The film explores the global power and impact of the music of John Coltrane and reveals the passions, experiences and forces that shaped his life and revolutionary sounds.
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Horse breeder Scott Engstrom has been trying for years to prove that the Appaloosa, a rare American horse breed, came from Asia and not Spain. With only 109 true Appaloosas left in the world the question is vital. After spotting a horse uncannily like an Appaloosa on a TV show filmed in Kyrgyzstan, the fiery 69-year-old heads for central Asia.
Ancient oceans teeming with life, Norwegian settlers, Native Americans and multinational oil corporations find intimacy in deep time. Following up his 2009 feature Crude Independence (SXSW), Deep Time is director Noah Hutton’s ethereal portrait of the landowners, state officials, and oil workers at the center of the most prolific oil boom on the planet for the past six years. With a new focus on the relationship of the indigenous peoples of North Dakota to their surging fossil wealth, Deep Time casts the ongoing boom in the context of paleo-cycles, climate change, and the dark ecology of the future.
“The Zulus are coming,” Dark Sevier, a local DJ for public radio in Butte, Montana, announces to listeners one evening in May, 2017. By this point, everyone in the small town had been eagerly following the strange and curious series of events that would eventually bring a Zulu prince from Nongoma, South Africa, to their town of 30,000-some-odd people.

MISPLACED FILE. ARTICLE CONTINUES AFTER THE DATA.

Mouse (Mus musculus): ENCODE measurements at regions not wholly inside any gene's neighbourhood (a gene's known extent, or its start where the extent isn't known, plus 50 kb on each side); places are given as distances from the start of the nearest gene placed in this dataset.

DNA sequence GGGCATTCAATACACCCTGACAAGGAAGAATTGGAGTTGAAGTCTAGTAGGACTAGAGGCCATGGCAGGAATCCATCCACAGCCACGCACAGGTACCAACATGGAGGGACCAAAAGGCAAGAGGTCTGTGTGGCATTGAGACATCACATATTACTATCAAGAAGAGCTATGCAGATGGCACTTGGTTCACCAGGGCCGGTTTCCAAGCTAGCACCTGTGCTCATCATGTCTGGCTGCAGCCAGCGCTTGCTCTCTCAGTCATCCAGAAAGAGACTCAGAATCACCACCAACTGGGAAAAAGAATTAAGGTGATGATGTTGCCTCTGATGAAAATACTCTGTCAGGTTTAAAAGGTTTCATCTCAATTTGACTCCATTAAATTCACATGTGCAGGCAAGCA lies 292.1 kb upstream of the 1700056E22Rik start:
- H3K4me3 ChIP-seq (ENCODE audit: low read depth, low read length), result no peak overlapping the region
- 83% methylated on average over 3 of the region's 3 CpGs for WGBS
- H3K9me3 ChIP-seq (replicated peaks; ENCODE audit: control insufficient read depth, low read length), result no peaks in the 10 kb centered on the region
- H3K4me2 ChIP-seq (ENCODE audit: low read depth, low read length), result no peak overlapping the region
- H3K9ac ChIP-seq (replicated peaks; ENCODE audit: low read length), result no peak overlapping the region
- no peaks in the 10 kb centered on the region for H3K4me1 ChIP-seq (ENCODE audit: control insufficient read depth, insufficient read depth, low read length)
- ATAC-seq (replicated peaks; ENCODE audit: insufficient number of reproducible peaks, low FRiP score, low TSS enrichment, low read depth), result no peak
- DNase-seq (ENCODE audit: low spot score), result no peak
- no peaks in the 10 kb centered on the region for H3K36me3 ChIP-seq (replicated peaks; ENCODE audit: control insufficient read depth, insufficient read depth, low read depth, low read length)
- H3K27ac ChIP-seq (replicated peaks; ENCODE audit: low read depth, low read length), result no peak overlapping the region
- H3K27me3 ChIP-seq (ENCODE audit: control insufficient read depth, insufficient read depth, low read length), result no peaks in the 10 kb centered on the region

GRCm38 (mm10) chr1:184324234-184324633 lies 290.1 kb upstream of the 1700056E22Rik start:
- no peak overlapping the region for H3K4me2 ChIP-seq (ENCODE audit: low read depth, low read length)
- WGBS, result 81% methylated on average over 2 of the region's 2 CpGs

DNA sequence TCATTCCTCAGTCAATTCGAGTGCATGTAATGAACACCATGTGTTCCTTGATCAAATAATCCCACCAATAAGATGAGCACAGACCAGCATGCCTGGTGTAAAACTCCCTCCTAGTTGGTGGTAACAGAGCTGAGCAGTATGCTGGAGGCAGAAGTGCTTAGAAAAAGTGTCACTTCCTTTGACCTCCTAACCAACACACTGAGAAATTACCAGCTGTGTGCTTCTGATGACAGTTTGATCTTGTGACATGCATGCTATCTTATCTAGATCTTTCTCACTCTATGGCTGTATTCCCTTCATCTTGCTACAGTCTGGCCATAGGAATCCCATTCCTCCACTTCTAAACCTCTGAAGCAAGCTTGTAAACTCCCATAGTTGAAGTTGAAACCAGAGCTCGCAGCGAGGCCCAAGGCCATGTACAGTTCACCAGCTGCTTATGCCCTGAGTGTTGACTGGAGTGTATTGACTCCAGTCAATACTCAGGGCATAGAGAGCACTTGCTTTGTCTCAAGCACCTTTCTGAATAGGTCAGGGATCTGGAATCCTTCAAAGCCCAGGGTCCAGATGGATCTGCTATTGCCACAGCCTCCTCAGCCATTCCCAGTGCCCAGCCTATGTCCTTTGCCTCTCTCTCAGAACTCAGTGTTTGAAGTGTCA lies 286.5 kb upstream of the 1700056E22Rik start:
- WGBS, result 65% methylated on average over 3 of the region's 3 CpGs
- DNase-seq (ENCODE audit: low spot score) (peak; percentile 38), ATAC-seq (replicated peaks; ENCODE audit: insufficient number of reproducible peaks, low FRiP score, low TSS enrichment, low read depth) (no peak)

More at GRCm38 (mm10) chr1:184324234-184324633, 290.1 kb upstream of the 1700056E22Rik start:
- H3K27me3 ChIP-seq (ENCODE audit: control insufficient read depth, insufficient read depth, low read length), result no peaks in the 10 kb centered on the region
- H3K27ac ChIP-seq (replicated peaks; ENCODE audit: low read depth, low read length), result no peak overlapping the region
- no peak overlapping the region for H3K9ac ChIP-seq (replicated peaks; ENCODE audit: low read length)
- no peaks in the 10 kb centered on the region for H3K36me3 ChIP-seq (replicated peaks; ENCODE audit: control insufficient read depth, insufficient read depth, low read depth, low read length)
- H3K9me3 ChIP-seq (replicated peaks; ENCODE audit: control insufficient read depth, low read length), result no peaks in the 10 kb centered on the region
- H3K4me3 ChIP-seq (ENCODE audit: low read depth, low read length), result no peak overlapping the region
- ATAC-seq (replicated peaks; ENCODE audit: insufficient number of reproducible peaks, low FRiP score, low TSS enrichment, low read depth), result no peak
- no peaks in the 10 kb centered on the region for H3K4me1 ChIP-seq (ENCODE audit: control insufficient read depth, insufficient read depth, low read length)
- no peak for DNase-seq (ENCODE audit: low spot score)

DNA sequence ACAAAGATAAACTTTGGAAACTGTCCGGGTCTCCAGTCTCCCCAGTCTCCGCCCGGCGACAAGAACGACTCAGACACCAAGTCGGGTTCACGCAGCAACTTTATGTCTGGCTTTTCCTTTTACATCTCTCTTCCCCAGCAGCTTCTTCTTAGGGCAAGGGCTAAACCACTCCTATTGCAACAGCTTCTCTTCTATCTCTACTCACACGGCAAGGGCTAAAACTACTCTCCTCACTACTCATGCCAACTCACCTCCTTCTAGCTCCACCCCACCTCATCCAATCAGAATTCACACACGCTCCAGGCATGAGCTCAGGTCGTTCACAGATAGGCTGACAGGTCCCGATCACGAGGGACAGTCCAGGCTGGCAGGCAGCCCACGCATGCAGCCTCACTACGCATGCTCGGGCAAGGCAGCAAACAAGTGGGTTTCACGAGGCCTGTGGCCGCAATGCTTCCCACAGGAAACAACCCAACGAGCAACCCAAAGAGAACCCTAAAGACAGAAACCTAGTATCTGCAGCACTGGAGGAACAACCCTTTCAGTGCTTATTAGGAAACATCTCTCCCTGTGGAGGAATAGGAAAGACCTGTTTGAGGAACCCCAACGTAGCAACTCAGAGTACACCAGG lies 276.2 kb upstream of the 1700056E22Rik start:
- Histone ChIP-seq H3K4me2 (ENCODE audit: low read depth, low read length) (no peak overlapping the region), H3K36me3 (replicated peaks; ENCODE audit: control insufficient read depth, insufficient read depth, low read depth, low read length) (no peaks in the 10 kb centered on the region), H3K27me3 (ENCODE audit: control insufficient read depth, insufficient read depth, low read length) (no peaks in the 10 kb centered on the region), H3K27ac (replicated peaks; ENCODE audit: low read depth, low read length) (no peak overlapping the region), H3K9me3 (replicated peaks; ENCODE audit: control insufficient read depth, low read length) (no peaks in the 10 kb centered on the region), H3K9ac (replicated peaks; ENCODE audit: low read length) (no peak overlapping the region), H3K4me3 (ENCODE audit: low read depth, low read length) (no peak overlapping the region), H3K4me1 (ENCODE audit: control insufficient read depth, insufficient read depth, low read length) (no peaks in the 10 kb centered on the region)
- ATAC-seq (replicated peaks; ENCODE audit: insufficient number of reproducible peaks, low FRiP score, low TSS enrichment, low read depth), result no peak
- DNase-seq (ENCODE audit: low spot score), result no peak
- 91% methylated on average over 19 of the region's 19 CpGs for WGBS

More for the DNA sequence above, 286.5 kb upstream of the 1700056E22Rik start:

In the gig poster community, artists such as Daniel Danger and Jay Ryan prove that creating this artwork is a way of life, more than just a career. These artists are at the forefront of an expansion of the gig poster genre. MONDO’s reinvigoration of “the film poster as an art form,” and Gallery 1988’s theme based exhibits are only two ways in which this artwork is reaching a greater public. In a community with strong roots, dating back to the 1960s, this expansion is controversial- refreshing to some, sacrilegious to others.
An intimate look into the life of icon Quincy Jones. A unique force in music and popular culture for 70 years, Jones has transcended racial and cultural boundaries; his story is inextricably woven into the fabric of America.
Imagine this: you go dancing at a parade, there you will be filmed and suddenly this movie appears on the net. An artist makes art out of these images. From that moment on, your face buzzes out into the digital world. This case actually exists. The dancer is called Technoviking. He has become a famous figure on the Internet. However, it also raises a lot of questions: What are the boundaries between personality rights and the freedom of art? Can such a phenomenon be curbed at all by legal means? A feature length documentary on the popular Technoviking-Meme, one of the early big video memes on YouTube that ended up in court.